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Johnny Carson's man behind the scenes


"It's been a hell of a roll of the dice, a great 22 years," declared Fred de Cordova, Johnny Carson's talented executive producer, who started with the "Tonight" show on Oct. 10, 1970.

While he'll be leaving with Mr. Carson on Friday, Mr. de Cordova is making himself available during the transition period on a consulting basis for Jay Leno and NBC. Mr. Leno's new executive producer will be his manager, Helen Kushnick.

Mr. de Cordova hasn't heard any regrets or second thoughts from Mr. Carson. "It was his decision and he made it," said the man who is always just out of camera range. "Johnny still approaches every show with the same attention to detail, with the same interest in what he's doing. He's aware, obviously, that there are only a few more days until the final goodbye. And, like all of us, that the ending is imminent."

The 81-year-old producer has booked more than 4,000 "Tonight" shows over the years, and admits the hardest part is that when you get through with one you have to immediately start on another.

"But the easy part," he said, "is to work with a guy like Carson. Nobody would be around for 22 years if they didn't like the star. I've had a great deal of luck working with talented people easy to get along with.

"In fact," he added, "I still miss Jack Benny."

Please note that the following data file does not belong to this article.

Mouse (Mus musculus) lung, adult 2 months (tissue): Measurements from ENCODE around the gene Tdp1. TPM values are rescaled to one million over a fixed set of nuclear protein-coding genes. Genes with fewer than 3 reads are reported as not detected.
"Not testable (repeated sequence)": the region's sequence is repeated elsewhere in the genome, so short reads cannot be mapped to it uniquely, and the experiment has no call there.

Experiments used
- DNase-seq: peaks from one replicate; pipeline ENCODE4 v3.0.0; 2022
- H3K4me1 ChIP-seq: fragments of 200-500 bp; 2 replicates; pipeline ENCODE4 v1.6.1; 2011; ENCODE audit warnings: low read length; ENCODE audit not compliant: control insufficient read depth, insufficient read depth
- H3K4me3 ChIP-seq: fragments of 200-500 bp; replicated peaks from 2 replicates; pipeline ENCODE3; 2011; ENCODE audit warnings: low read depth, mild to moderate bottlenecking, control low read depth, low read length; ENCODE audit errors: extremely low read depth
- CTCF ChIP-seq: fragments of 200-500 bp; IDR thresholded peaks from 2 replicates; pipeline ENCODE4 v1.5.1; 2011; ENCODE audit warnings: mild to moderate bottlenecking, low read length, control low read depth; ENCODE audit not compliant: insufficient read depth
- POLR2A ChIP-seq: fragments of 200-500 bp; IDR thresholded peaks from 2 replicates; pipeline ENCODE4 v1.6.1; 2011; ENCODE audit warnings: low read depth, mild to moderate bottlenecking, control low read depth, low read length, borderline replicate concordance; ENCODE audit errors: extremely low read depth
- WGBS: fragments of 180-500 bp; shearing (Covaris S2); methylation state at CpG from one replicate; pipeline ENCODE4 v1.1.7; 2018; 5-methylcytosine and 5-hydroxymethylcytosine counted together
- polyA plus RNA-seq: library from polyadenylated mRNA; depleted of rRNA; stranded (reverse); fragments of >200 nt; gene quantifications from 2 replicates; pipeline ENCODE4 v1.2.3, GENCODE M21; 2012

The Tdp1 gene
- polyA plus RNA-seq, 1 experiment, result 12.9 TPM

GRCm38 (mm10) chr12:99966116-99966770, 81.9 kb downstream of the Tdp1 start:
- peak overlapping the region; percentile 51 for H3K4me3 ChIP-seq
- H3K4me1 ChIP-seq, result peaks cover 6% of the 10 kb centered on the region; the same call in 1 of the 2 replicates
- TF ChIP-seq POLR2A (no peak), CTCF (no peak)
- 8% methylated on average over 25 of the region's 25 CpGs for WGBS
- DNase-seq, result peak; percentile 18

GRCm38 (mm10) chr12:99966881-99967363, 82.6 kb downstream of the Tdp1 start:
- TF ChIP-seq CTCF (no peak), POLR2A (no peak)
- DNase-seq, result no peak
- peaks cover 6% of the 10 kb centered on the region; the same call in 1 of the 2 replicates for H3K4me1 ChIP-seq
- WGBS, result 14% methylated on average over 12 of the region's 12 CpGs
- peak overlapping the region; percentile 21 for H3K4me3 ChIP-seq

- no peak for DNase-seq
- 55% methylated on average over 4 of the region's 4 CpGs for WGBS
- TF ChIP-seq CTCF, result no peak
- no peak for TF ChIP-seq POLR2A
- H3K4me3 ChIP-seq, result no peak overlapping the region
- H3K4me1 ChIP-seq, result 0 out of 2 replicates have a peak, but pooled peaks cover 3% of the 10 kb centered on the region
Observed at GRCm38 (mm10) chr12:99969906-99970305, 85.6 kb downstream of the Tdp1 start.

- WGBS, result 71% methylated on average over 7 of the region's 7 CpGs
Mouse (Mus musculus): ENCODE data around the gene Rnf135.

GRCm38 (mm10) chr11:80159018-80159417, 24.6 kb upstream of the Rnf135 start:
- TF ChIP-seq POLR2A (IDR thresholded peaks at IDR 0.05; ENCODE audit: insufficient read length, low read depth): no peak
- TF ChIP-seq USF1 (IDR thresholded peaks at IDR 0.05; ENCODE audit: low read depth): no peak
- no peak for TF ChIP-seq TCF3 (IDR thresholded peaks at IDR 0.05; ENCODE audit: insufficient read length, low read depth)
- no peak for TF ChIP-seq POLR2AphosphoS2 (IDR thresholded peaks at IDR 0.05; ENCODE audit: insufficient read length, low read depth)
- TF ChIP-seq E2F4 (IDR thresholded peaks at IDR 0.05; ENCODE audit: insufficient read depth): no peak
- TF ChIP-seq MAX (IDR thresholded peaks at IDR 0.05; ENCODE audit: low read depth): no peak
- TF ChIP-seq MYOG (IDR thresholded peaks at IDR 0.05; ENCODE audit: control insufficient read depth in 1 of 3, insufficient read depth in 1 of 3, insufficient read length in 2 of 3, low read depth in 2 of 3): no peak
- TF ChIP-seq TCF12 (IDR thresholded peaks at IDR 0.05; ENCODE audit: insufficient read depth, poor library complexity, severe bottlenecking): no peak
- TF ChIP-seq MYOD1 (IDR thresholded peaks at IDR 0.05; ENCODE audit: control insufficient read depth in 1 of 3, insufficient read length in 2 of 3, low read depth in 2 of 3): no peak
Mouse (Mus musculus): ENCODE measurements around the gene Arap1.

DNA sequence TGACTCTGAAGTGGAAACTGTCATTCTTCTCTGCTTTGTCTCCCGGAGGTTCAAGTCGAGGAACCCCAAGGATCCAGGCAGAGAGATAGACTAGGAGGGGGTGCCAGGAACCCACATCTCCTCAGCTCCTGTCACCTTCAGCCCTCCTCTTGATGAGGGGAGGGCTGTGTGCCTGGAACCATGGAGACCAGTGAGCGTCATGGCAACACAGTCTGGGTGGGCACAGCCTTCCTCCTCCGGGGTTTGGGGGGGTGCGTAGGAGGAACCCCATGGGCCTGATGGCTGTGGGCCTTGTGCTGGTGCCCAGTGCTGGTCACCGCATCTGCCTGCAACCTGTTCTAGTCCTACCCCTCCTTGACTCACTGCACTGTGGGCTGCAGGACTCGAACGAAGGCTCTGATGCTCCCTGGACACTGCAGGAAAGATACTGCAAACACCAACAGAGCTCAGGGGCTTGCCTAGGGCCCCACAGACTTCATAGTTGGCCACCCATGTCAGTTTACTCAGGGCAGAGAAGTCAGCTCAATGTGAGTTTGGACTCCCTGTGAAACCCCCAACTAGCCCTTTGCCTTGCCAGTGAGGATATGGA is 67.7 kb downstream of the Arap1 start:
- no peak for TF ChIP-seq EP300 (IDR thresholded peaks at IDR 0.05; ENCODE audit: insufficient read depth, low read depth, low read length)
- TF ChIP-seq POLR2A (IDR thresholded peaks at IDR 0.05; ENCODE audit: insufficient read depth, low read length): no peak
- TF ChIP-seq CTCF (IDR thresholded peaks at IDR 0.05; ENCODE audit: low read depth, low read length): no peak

Benny, Burns and Allen, Spring Byington, Robert Cummings, Fred MacMurray; they all headlined TV shows produced by Mr. de Cordova. How did they differ from Mr. Carson? "They all played parts -- Burns as the husband of a 'silly wife,' Gracie; Jack as the penurious, self-admiring person. But Johnny plays Johnny. What I like about him is he's always very pleasant and very nice to be with, a humorist without being a jokester."

The producer, right out of Harvard Law School, went to work for the Shuberts 60 years ago as an assistant stage manager on Joe Cook's "Hold Your Horses." He later directed a Ziegfeld Follies. Then he landed a contract with Warner Bros., and then Universal, where he directed a host of films, including the famous "Bedtime for Bonzo," starring Ronald Reagan and a chimpanzee. When Mr. de Cordova became dissatisfied with films, he moved to CBS and "The Burns and Allen Show."

The most outrageous happening he can recall on "Tonight" was a show on which Oliver Reed, the English actor, was the guest. "He made some anti-feminist remark, and Shelley Winters, standing in the wings, heard it and walked out and dumped a glass of water over his head."

People generally clamor to be on the show, especially now that it's coming to the end. But two people who never appeared were the late Elvis Presley and Cary Grant. Elizabeth Taylor did her first show just a few weeks ago.

Said Mr. de Cordova: "A lot of people are doing it to pay their respects to Johnny before he leaves."

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